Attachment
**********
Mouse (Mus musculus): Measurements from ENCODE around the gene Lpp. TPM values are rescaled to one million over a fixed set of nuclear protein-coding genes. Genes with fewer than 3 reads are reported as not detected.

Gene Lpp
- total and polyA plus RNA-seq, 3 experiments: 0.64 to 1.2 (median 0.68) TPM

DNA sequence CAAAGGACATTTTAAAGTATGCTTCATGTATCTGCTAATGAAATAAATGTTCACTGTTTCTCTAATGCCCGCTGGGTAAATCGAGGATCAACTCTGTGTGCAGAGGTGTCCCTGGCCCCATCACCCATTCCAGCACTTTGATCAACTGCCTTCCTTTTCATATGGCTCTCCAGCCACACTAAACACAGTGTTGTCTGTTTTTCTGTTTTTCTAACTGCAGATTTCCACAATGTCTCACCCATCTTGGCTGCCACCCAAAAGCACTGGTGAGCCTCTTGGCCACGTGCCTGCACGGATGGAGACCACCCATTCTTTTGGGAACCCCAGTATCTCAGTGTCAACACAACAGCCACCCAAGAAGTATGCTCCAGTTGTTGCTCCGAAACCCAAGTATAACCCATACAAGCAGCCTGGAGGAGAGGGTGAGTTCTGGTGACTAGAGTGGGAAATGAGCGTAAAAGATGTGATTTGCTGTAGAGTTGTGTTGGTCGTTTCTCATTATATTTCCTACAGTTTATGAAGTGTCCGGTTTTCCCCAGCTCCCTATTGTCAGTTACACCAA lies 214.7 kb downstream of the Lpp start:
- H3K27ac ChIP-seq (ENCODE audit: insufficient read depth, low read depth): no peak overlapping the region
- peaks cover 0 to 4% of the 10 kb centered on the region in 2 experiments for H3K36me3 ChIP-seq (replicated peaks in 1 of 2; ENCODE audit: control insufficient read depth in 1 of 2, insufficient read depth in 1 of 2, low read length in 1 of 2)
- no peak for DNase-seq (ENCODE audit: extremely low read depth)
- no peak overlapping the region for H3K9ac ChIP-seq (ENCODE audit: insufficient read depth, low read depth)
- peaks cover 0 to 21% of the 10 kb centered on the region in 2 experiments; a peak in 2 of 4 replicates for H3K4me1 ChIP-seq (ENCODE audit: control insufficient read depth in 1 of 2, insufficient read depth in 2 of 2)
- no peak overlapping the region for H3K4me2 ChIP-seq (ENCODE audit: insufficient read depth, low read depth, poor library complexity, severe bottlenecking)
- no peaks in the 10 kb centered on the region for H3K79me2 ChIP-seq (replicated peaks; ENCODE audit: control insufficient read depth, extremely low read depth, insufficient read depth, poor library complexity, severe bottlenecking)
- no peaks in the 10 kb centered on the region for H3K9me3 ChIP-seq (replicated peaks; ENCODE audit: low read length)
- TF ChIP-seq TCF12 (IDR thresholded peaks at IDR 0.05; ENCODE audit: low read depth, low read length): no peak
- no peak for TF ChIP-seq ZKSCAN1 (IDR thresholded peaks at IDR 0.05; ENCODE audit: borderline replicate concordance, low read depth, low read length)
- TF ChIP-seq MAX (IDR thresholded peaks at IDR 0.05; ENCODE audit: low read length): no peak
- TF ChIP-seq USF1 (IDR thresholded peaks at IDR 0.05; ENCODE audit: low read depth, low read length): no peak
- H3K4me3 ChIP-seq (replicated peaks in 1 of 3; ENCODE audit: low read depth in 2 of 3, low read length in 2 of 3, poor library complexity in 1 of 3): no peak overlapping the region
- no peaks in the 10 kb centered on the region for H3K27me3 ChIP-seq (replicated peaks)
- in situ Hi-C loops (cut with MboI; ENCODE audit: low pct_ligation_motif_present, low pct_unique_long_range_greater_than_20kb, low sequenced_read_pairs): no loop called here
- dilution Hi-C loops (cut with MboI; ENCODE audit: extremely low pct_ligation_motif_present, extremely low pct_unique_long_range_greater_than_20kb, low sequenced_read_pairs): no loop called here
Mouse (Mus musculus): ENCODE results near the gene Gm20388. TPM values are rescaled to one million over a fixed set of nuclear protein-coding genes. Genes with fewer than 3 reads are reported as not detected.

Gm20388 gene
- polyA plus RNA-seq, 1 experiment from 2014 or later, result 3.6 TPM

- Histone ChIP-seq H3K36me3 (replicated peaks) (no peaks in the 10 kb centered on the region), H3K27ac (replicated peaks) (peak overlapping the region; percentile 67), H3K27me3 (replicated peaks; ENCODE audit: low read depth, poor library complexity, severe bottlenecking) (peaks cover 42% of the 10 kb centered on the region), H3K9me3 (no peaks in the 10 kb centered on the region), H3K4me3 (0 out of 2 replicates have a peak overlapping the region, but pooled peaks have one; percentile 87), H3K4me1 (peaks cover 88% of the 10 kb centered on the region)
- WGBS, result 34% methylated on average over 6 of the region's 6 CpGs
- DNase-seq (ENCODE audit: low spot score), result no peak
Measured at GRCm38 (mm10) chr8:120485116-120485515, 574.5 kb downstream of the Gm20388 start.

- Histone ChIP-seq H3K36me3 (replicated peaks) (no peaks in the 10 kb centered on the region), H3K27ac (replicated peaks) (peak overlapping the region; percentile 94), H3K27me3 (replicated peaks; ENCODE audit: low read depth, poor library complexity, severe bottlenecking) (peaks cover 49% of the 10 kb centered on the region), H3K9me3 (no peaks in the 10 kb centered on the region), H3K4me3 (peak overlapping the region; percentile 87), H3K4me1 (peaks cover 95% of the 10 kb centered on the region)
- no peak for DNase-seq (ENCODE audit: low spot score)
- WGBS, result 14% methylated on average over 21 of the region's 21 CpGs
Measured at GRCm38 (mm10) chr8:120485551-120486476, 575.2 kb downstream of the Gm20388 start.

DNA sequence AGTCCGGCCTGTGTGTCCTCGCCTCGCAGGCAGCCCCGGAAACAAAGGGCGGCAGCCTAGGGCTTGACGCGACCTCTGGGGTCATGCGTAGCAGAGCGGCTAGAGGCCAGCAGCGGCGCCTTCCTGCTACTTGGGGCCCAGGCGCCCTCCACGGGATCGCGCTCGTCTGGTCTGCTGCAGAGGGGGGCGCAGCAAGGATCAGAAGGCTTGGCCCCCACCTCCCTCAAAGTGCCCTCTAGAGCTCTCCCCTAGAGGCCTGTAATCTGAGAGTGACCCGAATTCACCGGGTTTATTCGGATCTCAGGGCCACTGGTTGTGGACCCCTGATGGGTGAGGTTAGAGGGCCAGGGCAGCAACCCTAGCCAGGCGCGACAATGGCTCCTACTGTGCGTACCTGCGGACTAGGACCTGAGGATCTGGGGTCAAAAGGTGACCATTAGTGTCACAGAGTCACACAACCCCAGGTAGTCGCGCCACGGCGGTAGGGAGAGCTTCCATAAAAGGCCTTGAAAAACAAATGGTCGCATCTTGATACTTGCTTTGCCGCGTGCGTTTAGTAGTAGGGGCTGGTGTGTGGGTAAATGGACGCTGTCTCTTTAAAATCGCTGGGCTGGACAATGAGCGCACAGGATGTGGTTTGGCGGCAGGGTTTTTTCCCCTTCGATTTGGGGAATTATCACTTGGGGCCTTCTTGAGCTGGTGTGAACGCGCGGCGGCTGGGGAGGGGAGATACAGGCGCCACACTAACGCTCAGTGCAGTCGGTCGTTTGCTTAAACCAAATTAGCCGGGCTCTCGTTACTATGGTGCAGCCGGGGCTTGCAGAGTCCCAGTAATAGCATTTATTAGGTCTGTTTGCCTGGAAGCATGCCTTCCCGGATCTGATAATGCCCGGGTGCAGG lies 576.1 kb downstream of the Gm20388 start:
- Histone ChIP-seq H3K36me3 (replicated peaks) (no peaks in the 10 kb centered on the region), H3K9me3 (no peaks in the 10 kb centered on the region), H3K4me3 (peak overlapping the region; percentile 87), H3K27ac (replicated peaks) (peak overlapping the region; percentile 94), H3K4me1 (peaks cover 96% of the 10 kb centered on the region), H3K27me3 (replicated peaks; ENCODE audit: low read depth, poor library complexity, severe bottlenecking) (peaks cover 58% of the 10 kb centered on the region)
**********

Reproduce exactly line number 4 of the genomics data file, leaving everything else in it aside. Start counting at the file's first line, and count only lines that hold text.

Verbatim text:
DNA sequence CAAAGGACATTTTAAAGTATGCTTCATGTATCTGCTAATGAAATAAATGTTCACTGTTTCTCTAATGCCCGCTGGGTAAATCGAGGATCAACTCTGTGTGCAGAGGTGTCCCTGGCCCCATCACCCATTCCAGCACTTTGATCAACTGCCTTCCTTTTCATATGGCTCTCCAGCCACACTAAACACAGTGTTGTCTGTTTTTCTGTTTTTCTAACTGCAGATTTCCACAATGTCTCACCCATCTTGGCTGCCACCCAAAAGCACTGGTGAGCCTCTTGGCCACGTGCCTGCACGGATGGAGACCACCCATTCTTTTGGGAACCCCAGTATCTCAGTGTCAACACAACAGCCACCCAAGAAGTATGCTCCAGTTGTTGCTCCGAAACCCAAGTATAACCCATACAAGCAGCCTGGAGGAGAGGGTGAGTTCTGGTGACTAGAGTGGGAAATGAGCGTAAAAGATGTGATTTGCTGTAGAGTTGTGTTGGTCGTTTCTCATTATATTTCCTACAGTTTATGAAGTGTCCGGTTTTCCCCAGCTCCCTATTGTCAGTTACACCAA lies 214.7 kb downstream of the Lpp start: